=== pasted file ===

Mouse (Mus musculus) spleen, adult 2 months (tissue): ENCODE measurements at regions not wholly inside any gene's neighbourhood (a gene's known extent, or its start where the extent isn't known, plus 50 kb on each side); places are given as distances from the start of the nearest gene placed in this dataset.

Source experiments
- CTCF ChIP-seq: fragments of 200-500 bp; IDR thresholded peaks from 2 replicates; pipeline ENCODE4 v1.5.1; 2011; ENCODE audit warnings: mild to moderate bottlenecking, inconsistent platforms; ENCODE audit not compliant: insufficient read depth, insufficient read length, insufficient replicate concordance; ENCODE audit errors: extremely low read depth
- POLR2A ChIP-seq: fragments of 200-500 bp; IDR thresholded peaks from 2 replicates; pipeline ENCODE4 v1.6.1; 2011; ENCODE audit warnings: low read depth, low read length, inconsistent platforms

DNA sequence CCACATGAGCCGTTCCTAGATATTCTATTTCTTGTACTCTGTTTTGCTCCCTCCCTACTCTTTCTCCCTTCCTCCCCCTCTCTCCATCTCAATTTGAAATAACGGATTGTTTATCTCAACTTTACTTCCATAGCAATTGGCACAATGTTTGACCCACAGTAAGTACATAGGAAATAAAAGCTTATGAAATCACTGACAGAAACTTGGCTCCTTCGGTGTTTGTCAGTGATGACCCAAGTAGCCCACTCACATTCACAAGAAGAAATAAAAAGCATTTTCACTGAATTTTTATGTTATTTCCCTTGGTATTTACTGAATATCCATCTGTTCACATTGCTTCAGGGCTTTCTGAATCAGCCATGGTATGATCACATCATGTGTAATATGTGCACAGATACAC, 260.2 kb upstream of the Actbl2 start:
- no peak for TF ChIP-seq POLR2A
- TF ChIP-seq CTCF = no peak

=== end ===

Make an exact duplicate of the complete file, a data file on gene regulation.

Mouse (Mus musculus) spleen, adult 2 months (tissue): ENCODE measurements at regions not wholly inside any gene's neighbourhood (a gene's known extent, or its start where the extent isn't known, plus 50 kb on each side); places are given as distances from the start of the nearest gene placed in this dataset.

Source experiments
- CTCF ChIP-seq: fragments of 200-500 bp; IDR thresholded peaks from 2 replicates; pipeline ENCODE4 v1.5.1; 2011; ENCODE audit warnings: mild to moderate bottlenecking, inconsistent platforms; ENCODE audit not compliant: insufficient read depth, insufficient read length, insufficient replicate concordance; ENCODE audit errors: extremely low read depth
- POLR2A ChIP-seq: fragments of 200-500 bp; IDR thresholded peaks from 2 replicates; pipeline ENCODE4 v1.6.1; 2011; ENCODE audit warnings: low read depth, low read length, inconsistent platforms

DNA sequence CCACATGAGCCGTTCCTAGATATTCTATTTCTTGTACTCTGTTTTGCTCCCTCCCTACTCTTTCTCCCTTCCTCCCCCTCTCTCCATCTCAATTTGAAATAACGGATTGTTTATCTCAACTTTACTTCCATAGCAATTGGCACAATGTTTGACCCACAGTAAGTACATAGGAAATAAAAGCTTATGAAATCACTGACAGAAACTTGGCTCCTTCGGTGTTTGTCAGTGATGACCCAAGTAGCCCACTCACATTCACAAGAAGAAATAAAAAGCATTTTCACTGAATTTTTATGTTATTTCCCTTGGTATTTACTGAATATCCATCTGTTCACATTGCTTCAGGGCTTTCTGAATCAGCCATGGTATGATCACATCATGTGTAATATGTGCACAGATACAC, 260.2 kb upstream of the Actbl2 start:
- no peak for TF ChIP-seq POLR2A
- TF ChIP-seq CTCF = no peak